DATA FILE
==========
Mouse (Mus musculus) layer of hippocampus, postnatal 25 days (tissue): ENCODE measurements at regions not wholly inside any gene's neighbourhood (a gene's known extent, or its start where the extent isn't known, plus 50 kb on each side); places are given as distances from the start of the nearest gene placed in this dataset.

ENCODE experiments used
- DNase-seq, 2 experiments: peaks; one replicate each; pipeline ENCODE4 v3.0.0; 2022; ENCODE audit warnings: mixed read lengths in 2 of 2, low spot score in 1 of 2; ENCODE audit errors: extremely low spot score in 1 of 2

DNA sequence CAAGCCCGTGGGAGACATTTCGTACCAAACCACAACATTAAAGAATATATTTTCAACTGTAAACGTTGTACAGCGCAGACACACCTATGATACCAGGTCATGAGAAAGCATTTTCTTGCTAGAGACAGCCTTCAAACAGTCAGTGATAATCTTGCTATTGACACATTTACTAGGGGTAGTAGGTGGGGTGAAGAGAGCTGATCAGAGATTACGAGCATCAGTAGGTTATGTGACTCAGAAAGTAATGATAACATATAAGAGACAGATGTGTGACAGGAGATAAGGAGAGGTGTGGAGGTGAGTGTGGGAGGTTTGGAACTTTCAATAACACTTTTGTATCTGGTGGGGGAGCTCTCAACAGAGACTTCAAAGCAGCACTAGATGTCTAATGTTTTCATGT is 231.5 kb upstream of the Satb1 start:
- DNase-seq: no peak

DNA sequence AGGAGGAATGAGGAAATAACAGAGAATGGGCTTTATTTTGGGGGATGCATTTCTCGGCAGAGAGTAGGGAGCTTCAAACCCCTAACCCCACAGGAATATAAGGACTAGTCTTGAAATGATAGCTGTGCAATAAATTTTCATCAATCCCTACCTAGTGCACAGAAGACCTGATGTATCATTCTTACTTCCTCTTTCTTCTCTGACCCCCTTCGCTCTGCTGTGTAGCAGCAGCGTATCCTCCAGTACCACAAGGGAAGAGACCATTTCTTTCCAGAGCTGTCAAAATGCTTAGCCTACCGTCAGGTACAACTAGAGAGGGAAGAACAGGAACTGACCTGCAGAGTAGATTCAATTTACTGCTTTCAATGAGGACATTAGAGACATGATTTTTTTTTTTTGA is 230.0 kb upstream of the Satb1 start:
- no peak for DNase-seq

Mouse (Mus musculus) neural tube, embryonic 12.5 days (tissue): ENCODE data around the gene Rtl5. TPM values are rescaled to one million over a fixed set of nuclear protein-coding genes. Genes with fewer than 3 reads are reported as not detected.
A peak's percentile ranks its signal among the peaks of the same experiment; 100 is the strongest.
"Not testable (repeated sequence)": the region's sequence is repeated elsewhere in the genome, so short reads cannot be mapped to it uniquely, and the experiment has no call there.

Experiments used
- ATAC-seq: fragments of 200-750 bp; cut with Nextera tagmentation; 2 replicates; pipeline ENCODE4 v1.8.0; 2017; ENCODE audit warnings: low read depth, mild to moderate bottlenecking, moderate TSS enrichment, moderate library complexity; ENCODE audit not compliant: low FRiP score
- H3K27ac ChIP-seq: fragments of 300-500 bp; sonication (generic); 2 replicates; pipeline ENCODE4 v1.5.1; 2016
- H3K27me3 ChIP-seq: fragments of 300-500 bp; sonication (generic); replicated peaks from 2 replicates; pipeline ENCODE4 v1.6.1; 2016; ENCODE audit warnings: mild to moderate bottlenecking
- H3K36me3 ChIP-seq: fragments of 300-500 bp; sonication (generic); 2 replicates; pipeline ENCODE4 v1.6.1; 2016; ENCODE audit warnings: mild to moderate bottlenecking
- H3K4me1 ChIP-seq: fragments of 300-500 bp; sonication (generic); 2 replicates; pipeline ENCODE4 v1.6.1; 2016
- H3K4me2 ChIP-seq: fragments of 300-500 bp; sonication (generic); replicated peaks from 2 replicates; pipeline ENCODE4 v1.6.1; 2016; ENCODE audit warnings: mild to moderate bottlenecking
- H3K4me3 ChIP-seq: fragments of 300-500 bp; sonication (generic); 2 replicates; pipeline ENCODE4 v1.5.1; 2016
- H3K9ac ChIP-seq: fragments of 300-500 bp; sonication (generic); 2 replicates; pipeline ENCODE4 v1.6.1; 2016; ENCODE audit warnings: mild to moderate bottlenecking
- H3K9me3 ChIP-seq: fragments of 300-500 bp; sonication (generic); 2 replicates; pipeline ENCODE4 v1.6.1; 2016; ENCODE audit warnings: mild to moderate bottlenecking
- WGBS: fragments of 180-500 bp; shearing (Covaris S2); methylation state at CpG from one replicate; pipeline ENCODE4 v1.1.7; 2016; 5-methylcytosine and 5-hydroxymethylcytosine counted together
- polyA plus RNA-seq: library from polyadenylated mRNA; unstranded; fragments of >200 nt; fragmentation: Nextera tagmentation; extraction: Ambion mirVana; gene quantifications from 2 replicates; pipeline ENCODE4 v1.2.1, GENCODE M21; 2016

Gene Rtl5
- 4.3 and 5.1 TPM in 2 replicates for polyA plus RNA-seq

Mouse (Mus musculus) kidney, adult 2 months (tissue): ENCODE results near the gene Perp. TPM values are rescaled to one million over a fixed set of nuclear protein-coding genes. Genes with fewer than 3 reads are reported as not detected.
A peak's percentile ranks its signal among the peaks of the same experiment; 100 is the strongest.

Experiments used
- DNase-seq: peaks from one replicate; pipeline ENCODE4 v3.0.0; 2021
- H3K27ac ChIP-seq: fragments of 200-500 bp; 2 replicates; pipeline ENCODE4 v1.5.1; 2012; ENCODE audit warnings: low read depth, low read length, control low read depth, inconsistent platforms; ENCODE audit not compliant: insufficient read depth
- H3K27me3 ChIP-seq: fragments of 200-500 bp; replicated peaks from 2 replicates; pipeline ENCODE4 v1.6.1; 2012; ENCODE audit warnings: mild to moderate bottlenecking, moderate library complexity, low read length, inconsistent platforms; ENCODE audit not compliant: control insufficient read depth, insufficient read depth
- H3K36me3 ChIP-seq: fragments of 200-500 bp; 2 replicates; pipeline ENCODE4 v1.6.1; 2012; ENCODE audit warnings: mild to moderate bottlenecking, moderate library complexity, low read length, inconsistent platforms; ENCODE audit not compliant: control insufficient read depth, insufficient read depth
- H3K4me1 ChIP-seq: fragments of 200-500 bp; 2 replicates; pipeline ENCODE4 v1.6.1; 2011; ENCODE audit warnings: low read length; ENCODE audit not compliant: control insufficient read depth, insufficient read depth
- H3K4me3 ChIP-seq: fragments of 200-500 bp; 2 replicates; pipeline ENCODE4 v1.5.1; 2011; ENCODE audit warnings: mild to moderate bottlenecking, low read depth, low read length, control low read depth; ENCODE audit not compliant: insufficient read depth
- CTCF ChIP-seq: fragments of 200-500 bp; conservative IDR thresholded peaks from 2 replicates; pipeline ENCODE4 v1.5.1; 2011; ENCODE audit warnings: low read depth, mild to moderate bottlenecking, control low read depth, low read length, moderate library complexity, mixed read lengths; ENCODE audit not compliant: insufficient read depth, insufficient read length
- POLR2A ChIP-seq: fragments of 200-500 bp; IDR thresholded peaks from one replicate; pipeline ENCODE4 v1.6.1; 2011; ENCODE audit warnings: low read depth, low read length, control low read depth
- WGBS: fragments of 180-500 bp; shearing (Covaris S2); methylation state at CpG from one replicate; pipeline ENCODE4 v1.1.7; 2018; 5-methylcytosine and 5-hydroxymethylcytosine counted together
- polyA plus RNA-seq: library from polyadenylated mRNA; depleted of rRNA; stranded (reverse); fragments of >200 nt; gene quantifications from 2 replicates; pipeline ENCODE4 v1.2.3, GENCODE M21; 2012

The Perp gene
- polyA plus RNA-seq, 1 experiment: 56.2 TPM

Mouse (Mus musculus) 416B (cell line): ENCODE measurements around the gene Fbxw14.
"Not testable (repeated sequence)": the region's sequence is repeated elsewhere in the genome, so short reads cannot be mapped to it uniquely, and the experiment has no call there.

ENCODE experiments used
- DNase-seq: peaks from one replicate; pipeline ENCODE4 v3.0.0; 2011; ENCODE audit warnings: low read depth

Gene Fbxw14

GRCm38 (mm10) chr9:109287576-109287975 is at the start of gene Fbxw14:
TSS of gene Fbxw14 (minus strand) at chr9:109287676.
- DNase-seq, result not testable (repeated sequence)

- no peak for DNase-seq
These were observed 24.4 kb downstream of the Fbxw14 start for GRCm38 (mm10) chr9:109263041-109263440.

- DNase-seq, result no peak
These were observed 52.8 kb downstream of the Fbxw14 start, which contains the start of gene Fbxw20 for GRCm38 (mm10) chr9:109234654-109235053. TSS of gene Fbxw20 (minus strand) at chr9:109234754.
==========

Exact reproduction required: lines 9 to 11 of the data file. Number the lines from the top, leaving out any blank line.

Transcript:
A peak's percentile ranks its signal among the peaks of the same experiment; 100 is the strongest.
"Not testable (repeated sequence)": the region's sequence is repeated elsewhere in the genome, so short reads cannot be mapped to it uniquely, and the experiment has no call there.

Experiments used